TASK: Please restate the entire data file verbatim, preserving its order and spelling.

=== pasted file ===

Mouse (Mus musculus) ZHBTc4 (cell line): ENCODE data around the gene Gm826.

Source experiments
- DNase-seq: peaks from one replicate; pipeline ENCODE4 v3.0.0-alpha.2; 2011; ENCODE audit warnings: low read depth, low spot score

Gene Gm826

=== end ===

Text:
Mouse (Mus musculus) ZHBTc4 (cell line): ENCODE data around the gene Gm826.

Source experiments
- DNase-seq: peaks from one replicate; pipeline ENCODE4 v3.0.0-alpha.2; 2011; ENCODE audit warnings: low read depth, low spot score

Gene Gm826